Jonathan P. Whiteley

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Cardiac modelling is the area of physiome modelling where the available simulation software is perhaps most mature, and it therefore provides an excellent starting point for considering the software requirements for the wider physiome community. In this paper, we will begin by introducing some of the most advanced existing software packages for simulating(More)
Breast cancer is one of the biggest killers in the western world, and early diagnosis is essential for improved prognosis. The shape of the breast varies hugely between the scenarios of magnetic resonance (MR) imaging (patient lies prone, breast hanging down under gravity), X-ray mammography (breast strongly compressed) and ultrasound or biopsy/surgery(More)
Two of the major imaging modalities used to detect and monitor breast cancer are (contrast enhanced) magnetic resonance (MR) imaging and mammography. Image fusion, including accurate registration between MR images and mammograms, or between CC and MLO mammograms, is increasingly key to patient management (for example in the multidisciplinary meeting), but(More)
a r t i c l e i n f o a b s t r a c t Chaste ('Cancer, heart and soft-tissue environment') is a software library and a set of test suites for computational simulations in the domain of biology. Current functionality has arisen from modelling in the fields of cancer, cardiac physiology and soft-tissue mechanics. It is released under the LGPL 2.1 licence.(More)
Most numerical schemes for solving the monodomain or bidomain equations use a forward approximation to some or all of the time derivatives. This approach, however, constrains the maximum timestep that may be used by stability considerations as well as accuracy considerations. Stability may be ensured by using a backward approximation to all time(More)
Previous work [Whiteley, J. P. IEEE Trans. Biomed. Eng. 53:2139-2147, 2006] derived a stable, semi-implicit numerical scheme for solving the bidomain equations. This scheme allows the timestep used when solving the bidomain equations numerically to be chosen by accuracy considerations rather than stability considerations. In this study we modify this scheme(More)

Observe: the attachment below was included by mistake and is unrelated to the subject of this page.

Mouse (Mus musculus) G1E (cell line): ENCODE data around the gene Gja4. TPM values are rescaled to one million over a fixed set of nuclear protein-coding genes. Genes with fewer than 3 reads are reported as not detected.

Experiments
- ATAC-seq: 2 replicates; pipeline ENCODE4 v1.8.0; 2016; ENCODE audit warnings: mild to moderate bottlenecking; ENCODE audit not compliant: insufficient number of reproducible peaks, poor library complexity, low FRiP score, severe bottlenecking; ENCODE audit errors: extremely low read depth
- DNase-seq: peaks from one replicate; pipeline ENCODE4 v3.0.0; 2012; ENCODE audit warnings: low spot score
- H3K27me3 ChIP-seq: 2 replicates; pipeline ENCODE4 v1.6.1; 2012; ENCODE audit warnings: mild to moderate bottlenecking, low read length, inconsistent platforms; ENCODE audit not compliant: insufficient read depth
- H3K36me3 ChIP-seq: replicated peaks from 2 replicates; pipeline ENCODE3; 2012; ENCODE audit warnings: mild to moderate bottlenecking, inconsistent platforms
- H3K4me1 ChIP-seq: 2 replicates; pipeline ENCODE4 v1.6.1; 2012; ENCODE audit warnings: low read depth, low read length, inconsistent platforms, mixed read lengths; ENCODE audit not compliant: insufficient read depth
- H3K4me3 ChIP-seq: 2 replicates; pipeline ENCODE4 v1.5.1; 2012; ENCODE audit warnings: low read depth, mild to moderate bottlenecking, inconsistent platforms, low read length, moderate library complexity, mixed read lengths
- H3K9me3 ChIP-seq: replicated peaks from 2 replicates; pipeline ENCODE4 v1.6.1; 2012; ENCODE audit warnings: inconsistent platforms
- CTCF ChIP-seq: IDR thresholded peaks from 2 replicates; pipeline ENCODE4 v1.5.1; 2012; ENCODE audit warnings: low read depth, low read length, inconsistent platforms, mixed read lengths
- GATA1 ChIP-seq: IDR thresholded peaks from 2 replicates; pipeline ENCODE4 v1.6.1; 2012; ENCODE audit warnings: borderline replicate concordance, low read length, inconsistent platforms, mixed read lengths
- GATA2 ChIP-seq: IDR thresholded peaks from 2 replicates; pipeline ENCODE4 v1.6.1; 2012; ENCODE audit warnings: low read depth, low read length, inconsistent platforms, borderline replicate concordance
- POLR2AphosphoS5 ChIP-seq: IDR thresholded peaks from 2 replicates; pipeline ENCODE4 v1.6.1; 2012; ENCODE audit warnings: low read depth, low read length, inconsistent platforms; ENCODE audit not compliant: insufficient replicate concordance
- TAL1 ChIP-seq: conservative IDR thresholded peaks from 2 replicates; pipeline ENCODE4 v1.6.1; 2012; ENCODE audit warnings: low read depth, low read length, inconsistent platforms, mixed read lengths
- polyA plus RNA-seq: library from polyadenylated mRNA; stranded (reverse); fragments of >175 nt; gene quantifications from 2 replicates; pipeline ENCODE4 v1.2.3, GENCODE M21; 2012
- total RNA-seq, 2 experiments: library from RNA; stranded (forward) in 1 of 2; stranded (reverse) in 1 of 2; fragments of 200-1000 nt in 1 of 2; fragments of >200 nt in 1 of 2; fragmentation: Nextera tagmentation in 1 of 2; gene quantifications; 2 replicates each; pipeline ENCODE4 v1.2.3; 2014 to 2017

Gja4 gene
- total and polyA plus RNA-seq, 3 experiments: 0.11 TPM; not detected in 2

The bidomain equations are frequently used to model the propagation of cardiac action potentials across cardiac tissue. At the whole organ level, the size of the computational mesh required makes their solution a significant computational challenge. As the accuracy of the numerical solution cannot be compromised, efficiency of the solution technique is(More)
Computing the numerical solution of the bidomain equations is widely accepted to be a significant computational challenge. In this study we extend a previously published semi-implicit numerical scheme with good stability properties that has been used to solve the bidomain equations (Whiteley, J.P. IEEE Trans. Biomed. Eng. 53:2139-2147, 2006). A new,(More)
When modelling tissue-level cardiac electrophysiology, a continuum approximation to the discrete cell-level equations, known as the bidomain equations, is often used to maintain computational tractability. Analysing the derivation of the bidomain equations allows us to investigate how microstructure, in particular gap junctions that electrically connect(More)